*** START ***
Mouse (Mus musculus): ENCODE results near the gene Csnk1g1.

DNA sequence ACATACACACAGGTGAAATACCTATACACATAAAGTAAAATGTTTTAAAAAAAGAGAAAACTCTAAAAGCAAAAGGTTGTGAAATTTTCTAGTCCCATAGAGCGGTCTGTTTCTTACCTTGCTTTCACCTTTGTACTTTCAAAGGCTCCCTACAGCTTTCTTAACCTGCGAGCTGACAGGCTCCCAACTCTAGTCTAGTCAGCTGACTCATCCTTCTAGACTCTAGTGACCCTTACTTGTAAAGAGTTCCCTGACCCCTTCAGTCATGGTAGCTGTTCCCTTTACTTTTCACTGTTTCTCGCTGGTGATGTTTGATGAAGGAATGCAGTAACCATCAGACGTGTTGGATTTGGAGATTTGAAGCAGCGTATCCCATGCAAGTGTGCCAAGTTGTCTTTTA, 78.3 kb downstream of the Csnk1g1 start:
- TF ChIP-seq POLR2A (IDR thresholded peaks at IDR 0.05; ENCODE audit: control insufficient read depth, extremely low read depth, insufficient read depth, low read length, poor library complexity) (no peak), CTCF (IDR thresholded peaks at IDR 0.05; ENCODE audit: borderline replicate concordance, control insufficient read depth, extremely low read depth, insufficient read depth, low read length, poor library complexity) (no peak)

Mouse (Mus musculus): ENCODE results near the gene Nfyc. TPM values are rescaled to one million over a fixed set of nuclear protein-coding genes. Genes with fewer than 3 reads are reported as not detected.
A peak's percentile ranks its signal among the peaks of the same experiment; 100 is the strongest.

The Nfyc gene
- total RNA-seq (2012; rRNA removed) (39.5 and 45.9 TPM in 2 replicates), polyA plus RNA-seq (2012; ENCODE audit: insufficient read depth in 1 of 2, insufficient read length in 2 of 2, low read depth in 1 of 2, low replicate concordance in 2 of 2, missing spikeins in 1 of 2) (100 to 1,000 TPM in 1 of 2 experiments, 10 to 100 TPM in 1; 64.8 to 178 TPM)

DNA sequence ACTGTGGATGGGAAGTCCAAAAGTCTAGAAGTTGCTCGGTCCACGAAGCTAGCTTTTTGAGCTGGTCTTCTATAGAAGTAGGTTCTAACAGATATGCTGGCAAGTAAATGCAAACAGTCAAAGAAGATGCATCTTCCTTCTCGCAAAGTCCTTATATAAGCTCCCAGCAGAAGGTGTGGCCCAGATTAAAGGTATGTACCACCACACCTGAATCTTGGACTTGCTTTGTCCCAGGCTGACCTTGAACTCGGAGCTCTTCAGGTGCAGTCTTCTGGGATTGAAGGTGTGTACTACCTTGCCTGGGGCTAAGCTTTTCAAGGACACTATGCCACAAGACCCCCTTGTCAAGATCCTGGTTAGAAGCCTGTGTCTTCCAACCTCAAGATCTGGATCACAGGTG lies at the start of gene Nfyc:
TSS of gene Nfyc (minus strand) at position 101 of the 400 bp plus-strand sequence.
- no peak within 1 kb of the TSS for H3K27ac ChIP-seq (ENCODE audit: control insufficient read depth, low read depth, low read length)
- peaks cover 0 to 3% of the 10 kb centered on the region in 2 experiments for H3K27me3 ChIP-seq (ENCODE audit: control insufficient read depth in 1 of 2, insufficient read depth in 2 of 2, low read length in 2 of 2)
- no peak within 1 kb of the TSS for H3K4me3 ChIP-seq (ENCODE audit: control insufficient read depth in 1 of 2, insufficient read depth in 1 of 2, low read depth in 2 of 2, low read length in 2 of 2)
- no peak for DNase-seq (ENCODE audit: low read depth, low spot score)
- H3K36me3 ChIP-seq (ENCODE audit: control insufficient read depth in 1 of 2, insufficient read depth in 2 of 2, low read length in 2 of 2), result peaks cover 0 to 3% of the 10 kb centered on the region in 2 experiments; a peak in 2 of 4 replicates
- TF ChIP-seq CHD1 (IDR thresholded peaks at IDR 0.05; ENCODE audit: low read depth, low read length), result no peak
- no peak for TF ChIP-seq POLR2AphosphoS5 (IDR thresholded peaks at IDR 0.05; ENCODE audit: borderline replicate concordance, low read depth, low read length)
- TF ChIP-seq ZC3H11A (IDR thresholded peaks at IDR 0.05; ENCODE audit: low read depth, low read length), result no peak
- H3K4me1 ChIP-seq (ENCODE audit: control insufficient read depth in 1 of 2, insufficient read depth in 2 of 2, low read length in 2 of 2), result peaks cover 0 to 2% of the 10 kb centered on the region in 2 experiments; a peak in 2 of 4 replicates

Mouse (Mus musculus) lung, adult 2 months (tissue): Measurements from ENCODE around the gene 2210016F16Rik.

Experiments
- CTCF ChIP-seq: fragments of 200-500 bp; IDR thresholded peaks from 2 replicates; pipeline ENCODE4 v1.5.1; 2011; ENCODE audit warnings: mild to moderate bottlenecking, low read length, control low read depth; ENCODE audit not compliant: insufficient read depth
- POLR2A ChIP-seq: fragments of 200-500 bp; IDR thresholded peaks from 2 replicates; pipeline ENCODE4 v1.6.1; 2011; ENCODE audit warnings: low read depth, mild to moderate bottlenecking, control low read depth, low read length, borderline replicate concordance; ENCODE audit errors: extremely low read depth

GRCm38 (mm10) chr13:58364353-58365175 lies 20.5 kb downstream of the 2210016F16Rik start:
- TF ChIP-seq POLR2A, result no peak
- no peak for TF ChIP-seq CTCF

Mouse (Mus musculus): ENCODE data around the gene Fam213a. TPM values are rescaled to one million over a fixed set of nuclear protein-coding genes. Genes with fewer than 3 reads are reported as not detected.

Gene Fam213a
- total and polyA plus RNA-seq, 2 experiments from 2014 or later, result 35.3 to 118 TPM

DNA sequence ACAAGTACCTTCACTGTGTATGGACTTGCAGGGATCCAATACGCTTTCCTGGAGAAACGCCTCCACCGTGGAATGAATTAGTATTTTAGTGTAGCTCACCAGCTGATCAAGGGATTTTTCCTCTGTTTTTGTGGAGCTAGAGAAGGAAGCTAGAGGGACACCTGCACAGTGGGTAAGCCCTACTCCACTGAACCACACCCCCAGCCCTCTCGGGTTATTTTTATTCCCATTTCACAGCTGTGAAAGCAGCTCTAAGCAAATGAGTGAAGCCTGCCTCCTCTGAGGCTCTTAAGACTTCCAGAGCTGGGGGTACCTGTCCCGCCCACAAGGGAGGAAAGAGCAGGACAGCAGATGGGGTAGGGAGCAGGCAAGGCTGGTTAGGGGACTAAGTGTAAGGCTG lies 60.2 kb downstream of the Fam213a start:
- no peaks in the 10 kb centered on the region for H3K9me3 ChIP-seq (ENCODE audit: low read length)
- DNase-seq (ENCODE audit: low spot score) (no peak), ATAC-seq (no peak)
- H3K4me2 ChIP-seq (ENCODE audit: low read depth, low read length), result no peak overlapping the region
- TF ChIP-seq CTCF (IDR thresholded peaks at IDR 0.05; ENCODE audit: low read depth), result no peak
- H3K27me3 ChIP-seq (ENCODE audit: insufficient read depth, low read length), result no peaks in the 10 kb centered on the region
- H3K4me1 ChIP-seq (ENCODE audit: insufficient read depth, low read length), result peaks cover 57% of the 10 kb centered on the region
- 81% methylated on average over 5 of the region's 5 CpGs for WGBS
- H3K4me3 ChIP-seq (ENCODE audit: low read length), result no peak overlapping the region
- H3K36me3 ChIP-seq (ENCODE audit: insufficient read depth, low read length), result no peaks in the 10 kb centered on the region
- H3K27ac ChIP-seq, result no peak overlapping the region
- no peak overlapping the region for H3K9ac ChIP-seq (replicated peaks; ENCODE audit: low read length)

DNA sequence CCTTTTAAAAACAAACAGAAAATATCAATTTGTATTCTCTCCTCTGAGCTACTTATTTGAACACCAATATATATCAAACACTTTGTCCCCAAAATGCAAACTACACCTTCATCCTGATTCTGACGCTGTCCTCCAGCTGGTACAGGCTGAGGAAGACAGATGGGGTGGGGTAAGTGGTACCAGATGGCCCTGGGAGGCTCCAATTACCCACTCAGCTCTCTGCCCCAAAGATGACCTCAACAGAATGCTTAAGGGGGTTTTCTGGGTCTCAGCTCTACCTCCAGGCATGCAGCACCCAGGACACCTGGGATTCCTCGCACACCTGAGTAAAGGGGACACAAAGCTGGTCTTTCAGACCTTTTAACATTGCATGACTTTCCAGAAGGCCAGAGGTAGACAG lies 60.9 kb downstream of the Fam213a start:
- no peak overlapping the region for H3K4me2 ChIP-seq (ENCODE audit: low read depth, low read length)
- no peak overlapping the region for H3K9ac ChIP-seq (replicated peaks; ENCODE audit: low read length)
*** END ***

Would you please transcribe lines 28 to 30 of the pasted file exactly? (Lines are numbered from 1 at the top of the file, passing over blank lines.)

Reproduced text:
- total and polyA plus RNA-seq, 2 experiments from 2014 or later, result 35.3 to 118 TPM

DNA sequence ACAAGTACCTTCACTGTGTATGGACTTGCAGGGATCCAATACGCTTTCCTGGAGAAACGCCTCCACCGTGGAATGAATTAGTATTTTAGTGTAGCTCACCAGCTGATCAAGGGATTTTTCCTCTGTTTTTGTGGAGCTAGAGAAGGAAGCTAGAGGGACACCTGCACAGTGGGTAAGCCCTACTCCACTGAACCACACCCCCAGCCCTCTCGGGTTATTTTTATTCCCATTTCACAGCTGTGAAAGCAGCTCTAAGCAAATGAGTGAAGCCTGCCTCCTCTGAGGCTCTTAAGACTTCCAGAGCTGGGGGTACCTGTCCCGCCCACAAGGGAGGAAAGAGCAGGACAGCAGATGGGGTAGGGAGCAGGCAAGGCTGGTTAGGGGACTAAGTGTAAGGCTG lies 60.2 kb downstream of the Fam213a start:
- no peaks in the 10 kb centered on the region for H3K9me3 ChIP-seq (ENCODE audit: low read length)